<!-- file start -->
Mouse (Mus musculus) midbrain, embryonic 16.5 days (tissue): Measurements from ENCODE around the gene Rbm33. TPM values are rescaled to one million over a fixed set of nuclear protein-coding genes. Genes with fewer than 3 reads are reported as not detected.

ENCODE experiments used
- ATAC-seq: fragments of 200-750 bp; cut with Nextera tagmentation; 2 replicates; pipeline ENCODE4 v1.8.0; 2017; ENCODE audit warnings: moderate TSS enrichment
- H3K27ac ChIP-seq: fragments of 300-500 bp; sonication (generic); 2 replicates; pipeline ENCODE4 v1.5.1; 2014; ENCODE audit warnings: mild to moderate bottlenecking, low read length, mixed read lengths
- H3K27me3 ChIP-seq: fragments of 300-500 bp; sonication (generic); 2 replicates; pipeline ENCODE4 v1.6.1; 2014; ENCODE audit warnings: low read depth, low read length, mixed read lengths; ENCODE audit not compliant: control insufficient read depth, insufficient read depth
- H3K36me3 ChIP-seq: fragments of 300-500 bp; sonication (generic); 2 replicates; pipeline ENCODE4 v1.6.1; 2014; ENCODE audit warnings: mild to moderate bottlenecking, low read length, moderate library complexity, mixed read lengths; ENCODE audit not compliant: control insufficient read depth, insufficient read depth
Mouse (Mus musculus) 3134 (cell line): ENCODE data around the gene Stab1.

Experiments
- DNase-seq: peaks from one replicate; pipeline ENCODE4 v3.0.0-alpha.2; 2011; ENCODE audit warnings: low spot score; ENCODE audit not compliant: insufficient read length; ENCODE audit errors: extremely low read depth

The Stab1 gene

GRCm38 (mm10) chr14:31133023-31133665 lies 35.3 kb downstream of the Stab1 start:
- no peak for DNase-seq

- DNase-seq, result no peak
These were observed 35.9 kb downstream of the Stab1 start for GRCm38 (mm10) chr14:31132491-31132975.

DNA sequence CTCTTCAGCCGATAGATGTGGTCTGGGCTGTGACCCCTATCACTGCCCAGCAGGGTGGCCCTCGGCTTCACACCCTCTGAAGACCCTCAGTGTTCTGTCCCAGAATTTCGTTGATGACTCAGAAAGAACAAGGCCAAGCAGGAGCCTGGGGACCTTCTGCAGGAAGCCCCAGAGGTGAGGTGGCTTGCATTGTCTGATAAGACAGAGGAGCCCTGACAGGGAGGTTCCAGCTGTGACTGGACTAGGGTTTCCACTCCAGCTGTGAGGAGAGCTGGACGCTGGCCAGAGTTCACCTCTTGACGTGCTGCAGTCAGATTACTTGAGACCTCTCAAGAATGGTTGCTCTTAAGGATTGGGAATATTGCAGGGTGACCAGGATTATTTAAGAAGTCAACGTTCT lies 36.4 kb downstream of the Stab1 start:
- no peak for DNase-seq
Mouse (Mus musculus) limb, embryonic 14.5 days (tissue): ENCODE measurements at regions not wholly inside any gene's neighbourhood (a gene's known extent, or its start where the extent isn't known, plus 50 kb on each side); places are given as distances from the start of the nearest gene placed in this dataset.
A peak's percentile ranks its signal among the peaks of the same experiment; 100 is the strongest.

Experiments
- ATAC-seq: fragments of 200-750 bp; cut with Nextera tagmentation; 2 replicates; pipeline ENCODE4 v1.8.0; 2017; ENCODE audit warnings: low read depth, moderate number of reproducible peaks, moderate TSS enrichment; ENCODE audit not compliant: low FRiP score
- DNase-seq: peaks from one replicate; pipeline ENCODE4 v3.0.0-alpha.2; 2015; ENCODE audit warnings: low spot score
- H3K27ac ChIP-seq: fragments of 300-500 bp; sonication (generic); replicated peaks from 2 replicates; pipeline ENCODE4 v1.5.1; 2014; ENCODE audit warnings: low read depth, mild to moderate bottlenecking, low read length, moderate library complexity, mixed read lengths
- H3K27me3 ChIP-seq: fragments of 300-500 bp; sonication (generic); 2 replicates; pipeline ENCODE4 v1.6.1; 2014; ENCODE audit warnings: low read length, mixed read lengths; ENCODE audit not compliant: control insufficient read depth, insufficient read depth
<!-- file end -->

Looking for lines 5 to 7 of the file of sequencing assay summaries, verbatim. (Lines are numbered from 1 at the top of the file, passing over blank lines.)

- H3K27me3 ChIP-seq: fragments of 300-500 bp; sonication (generic); 2 replicates; pipeline ENCODE4 v1.6.1; 2014; ENCODE audit warnings: low read depth, low read length, mixed read lengths; ENCODE audit not compliant: control insufficient read depth, insufficient read depth
- H3K36me3 ChIP-seq: fragments of 300-500 bp; sonication (generic); 2 replicates; pipeline ENCODE4 v1.6.1; 2014; ENCODE audit warnings: mild to moderate bottlenecking, low read length, moderate library complexity, mixed read lengths; ENCODE audit not compliant: control insufficient read depth, insufficient read depth
Mouse (Mus musculus) 3134 (cell line): ENCODE data around the gene Stab1.